I think I've figured it out. When I use nv12 or yuv420p as the input and output 
pixel format, I get x1 performance. If I use bgr24/rgb24 as the input and 
yuv444p as the output, I get around x0.3.

But even when I use bgr0 for the input and output, I get less than x1. Does 
anyone know what exactly bgr0 is? I can't find any information about it in my 
googling. 

In your testing James, what was the pixel format? 

-----Original Message-----
From: ffmpeg-user [mailto:ffmpeg-user-boun...@ffmpeg.org] On Behalf Of James 
Girotti
Sent: Monday, February 12, 2018 7:03 PM
To: FFmpeg user questions
Subject: Re: [FFmpeg-user] 4K 60Hz Directshow Video Capture

>
> ffmpeg -f dshow -video_size 3840x2160 -framerate 60000/1001 -rtbufsize
> 2100000000 -pixel_format bgr24 -i video="MZ0380 PCI, Analog 01 Capture"
> -c:v h264_nvenc -preset lossless -f null - Gives me the same error
>

That's surprising, I can get about 200fps using file-based/ramdisk "-c:v 
h264_nvenc -preset -lossless". Have you also tried "-c:v hevc_nvenc -preset 
lossless"? What's the encoding FPS that you're getting? You technically 
shouldn't be able get much more than 60fps as that's what your capture card is 
supplying. Can you monitor the "Video Engine Utilization" during encoding? In 
linux it's listed in the nvidia-settings GUI or "nvidia-smi dmon" on the CLI 
will show enc/dec%.


> ffmpeg -f dshow -video_size 3840x2160 -framerate 60000/1001 -rtbufsize
> 2100000000 -pixel_format bgr24 -i video="MZ0380 PCI, Analog 01 Capture"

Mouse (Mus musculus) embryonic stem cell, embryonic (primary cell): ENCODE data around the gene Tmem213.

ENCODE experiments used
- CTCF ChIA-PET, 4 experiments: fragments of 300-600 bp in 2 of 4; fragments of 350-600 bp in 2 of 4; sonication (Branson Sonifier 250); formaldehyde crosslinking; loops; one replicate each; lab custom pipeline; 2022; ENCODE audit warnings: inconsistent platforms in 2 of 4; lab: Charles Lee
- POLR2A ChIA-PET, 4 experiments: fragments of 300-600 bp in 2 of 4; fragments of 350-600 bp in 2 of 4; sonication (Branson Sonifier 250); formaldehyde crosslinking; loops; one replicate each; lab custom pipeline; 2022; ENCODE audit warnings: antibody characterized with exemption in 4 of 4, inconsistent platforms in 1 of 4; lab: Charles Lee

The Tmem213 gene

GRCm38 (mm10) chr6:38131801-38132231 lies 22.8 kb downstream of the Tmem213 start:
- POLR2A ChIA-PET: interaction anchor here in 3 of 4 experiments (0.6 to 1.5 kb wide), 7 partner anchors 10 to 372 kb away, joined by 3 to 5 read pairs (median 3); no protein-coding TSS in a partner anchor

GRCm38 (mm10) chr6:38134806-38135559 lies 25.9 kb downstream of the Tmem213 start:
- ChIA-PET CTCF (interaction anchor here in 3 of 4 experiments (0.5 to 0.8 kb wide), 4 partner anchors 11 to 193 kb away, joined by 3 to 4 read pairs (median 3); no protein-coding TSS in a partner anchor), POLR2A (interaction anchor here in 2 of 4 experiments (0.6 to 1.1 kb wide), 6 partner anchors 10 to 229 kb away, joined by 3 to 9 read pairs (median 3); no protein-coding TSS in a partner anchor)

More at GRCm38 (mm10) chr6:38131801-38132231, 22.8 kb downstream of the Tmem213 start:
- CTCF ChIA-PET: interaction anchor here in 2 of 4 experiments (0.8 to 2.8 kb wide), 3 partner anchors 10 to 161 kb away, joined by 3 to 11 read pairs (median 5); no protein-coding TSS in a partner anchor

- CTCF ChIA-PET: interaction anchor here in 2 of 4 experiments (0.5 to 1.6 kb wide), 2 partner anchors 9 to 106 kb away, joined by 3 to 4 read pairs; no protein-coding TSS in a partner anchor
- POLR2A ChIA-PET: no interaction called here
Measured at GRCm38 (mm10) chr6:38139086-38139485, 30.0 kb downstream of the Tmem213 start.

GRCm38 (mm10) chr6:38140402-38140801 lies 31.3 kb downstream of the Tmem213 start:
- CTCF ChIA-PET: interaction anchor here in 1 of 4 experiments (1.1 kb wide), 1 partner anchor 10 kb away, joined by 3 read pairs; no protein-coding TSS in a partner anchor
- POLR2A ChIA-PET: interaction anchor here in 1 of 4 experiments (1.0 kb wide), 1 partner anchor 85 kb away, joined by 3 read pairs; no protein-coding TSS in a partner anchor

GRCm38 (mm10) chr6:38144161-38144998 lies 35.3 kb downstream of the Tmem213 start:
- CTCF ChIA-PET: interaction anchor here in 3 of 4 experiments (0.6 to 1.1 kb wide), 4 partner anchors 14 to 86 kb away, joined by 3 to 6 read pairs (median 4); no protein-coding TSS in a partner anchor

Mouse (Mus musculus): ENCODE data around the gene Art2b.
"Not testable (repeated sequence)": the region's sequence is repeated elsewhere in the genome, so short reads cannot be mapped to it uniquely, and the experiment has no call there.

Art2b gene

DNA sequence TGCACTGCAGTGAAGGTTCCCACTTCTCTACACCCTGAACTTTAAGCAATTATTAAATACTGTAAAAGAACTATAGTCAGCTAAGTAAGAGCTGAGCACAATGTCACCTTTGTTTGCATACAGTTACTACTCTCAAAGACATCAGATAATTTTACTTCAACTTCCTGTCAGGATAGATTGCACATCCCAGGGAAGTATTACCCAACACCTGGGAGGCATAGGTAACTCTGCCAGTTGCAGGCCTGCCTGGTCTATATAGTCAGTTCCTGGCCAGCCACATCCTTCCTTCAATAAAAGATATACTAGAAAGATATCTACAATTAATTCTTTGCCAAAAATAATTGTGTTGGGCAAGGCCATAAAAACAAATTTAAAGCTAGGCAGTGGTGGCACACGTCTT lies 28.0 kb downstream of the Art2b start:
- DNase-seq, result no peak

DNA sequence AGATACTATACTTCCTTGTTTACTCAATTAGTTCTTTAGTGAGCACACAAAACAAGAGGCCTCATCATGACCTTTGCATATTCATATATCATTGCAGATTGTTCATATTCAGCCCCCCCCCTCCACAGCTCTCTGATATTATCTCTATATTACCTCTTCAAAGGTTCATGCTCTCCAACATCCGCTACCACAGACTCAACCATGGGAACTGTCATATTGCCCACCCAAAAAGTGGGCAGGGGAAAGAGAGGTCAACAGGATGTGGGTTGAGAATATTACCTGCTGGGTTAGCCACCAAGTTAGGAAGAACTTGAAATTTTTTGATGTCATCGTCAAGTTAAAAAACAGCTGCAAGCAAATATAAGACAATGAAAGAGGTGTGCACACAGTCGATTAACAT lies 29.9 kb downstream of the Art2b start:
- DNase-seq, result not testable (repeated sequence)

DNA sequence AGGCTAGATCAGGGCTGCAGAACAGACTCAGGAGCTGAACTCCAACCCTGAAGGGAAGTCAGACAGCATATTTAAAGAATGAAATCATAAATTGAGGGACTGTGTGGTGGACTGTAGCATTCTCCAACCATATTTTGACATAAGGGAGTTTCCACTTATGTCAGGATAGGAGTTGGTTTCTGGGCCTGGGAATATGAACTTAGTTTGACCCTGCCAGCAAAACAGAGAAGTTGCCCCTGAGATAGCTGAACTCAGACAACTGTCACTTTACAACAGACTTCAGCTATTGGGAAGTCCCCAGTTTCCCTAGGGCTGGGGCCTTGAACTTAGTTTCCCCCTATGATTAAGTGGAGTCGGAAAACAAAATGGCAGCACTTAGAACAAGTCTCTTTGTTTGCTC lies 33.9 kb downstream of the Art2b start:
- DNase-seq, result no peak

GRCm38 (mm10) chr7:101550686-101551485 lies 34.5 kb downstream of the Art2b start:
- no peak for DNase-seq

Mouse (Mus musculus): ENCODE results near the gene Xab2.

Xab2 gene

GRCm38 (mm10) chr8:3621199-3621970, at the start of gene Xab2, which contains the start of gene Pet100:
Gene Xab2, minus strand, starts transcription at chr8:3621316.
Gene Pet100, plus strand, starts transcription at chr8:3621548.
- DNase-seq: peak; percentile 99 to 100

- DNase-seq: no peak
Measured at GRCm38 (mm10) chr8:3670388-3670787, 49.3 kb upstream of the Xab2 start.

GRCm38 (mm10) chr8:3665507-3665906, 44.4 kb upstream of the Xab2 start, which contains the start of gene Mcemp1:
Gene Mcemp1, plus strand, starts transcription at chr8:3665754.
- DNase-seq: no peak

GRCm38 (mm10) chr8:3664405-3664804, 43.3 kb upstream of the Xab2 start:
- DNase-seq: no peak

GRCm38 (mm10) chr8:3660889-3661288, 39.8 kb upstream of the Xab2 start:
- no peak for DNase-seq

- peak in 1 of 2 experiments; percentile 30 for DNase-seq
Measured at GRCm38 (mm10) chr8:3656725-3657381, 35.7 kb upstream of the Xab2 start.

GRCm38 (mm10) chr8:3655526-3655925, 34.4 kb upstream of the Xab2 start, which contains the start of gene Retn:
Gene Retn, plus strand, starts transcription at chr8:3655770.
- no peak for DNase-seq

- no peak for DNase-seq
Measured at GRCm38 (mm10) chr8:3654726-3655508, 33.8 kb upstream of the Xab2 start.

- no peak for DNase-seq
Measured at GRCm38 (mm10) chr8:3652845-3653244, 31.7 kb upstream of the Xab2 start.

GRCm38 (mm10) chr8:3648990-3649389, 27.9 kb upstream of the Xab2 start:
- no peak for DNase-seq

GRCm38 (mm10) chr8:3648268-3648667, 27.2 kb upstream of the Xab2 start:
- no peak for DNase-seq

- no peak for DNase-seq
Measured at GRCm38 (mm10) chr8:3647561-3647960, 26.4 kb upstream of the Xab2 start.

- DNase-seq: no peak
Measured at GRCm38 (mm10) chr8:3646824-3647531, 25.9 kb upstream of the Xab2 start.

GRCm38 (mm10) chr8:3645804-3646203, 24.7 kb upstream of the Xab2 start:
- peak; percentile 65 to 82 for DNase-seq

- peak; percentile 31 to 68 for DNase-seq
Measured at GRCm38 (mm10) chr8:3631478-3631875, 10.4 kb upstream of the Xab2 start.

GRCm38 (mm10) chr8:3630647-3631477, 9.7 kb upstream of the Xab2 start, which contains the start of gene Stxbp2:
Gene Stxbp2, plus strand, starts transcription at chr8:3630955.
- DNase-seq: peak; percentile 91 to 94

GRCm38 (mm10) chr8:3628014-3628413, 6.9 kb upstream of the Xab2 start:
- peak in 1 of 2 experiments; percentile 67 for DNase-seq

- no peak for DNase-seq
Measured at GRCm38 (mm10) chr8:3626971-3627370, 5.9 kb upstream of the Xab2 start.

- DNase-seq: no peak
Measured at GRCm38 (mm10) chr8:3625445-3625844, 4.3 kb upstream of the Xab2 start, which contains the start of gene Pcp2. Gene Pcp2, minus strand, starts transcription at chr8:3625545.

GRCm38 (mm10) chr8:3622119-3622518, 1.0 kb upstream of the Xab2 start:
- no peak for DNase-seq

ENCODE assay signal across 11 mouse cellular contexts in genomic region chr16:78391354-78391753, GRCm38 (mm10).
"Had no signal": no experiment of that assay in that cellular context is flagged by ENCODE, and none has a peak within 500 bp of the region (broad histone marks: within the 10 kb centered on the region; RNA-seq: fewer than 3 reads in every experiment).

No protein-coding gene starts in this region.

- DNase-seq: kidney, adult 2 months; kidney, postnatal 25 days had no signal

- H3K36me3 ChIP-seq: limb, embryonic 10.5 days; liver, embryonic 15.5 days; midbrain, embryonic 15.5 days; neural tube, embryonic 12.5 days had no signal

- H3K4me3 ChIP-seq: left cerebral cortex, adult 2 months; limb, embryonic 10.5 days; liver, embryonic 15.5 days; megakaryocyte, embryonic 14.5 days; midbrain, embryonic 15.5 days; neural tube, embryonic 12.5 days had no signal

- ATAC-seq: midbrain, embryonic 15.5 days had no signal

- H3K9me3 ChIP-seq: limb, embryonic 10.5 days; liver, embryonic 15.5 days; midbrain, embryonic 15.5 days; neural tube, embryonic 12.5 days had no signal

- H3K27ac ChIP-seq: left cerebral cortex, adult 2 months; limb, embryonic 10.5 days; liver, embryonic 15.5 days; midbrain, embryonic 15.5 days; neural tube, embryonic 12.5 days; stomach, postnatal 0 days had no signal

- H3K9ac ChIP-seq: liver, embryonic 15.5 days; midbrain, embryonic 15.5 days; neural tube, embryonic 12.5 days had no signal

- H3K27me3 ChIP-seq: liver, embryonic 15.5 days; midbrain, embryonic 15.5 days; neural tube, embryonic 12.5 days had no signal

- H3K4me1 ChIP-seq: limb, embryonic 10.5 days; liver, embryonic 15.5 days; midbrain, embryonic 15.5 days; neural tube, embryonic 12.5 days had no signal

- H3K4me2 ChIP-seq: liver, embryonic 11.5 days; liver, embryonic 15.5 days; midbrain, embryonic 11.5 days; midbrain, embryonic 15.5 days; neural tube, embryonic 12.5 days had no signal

> -c:v rawvideo -f null -
> Gets me nearly x1 performance when executing from a ram disk but
>
> ffmpeg -f dshow -video_size 3840x2160 -framerate 60000/1001 -rtbufsize
> 2100000000 -pixel_format bgr24 -i video="MZ0380 PCI, Analog 01 Capture"
> -c:v rawvideo raw.nut
> Only gets me x0.5 and the buffer overflows.


> Is there a way of accelerating rawvideo decoding? Would using my 
> colleagues 1080 make a difference? Thanks.


I think raw-video is already decoded. So no way/need to accelerate that.
You might try a different pix_fmt from your capture card while using 
hw-encoding, but you'd have to test. I don't know the internals, i.e. when the 
pixel format is converted during hw-encoding. So it might make a difference.

Changing pixel formats might be a concern if you are trying to achieve "100% 
lossless" capture. I've read that yuv444p should be sufficient colorspace for 
bgr24.

There isn't a lot of info out there on encoding speed differences based on GPU 
models. It's a complex subject, but from what I have observed the ASIC is tied 
to the GPU clock (I have observed that GPU clock speed increases as ASIC load 
increases). If that's true, then a GTX 1080, with it's higher max clock, could 
have faster encoding, but I have no data to back that up only.
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